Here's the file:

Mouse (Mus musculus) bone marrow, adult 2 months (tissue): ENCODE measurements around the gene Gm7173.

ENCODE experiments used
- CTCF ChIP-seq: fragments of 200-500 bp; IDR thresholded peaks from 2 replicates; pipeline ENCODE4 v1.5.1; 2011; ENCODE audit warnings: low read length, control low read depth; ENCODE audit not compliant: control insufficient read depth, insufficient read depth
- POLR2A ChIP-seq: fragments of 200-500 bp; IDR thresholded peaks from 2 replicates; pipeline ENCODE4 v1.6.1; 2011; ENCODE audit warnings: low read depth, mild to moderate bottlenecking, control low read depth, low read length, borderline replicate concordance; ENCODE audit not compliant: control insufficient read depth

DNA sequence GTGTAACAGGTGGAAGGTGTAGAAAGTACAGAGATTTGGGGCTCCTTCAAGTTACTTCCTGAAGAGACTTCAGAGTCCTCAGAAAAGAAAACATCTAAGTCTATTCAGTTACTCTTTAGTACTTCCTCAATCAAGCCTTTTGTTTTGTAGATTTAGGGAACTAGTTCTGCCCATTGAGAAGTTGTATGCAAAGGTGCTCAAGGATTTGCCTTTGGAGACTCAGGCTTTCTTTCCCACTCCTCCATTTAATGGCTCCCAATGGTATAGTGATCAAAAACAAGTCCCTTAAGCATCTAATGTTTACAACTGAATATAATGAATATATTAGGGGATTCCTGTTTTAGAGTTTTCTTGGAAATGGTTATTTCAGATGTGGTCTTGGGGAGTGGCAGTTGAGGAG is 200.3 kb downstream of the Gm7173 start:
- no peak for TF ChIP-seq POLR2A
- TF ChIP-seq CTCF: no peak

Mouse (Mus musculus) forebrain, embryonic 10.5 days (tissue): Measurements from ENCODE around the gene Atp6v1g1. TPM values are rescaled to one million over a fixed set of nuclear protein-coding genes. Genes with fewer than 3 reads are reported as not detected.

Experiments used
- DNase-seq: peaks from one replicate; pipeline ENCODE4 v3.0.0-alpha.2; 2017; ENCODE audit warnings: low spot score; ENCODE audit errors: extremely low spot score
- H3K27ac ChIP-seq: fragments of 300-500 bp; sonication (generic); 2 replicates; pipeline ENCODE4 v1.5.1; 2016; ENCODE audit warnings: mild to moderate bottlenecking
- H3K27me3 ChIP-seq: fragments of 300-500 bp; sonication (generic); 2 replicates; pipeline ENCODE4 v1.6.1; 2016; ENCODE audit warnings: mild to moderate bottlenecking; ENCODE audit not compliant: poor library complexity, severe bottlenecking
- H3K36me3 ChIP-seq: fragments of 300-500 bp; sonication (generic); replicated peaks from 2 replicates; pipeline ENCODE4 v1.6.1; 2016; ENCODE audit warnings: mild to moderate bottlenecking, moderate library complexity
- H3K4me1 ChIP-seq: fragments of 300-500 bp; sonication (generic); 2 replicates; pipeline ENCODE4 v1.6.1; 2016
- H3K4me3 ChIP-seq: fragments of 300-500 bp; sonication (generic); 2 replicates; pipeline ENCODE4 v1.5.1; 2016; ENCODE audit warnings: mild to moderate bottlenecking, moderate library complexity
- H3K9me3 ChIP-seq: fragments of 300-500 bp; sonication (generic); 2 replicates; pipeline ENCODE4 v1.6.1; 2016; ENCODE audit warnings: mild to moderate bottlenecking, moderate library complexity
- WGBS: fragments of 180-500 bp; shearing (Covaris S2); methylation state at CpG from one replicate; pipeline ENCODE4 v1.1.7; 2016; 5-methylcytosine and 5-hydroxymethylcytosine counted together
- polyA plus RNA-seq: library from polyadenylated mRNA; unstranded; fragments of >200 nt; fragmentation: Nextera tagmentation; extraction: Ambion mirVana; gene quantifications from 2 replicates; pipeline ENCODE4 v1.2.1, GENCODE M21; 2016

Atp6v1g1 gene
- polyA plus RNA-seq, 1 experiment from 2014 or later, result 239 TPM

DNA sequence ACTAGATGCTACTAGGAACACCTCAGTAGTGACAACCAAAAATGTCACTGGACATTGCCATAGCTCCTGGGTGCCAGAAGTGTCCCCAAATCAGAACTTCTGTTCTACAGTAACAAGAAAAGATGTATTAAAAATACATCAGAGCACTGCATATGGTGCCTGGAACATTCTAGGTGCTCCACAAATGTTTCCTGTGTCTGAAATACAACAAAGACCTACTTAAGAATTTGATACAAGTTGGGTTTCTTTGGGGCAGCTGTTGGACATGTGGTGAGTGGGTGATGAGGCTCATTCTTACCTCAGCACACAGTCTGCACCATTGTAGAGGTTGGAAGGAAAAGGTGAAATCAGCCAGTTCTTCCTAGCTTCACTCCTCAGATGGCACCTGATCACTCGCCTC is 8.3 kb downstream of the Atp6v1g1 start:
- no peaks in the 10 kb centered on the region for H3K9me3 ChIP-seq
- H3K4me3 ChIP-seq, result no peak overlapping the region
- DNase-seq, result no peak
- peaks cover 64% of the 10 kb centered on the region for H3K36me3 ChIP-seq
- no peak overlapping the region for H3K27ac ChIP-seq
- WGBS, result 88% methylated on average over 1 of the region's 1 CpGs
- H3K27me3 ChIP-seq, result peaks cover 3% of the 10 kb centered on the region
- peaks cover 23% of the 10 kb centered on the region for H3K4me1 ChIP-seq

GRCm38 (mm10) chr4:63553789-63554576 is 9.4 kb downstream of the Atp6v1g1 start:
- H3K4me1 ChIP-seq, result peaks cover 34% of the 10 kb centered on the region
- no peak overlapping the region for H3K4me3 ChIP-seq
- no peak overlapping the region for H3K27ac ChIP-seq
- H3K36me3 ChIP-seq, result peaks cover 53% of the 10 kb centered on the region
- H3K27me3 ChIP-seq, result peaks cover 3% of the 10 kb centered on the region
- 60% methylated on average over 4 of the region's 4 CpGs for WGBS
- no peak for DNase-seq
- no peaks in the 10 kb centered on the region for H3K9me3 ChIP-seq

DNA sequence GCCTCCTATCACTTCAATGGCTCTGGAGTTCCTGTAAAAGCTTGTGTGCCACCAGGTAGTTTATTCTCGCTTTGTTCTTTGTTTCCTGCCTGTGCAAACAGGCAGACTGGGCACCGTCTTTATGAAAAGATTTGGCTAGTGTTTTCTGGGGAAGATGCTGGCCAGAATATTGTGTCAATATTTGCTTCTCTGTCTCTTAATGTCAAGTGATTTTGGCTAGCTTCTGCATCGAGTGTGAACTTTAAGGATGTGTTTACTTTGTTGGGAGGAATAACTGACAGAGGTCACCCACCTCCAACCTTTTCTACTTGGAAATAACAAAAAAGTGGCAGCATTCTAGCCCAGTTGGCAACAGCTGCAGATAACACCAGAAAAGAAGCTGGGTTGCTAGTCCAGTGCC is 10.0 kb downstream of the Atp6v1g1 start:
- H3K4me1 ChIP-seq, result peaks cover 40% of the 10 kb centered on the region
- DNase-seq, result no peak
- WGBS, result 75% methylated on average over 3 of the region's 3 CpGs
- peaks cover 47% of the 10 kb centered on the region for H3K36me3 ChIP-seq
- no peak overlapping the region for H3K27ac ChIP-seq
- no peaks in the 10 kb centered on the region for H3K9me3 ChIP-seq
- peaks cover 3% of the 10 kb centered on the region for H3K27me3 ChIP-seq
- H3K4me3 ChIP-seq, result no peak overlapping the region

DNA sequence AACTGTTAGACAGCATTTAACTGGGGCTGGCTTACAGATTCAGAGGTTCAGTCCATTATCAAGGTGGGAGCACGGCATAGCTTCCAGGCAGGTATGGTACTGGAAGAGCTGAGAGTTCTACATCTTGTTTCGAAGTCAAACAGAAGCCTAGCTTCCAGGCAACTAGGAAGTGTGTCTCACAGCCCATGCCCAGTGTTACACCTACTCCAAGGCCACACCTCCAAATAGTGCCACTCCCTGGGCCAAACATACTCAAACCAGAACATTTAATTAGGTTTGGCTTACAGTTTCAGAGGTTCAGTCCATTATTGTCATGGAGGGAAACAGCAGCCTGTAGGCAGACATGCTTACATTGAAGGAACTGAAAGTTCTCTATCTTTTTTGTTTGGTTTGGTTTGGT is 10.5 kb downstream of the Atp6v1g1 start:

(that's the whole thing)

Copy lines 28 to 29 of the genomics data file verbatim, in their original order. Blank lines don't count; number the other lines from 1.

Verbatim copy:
- H3K27me3 ChIP-seq, result peaks cover 3% of the 10 kb centered on the region
- peaks cover 23% of the 10 kb centered on the region for H3K4me1 ChIP-seq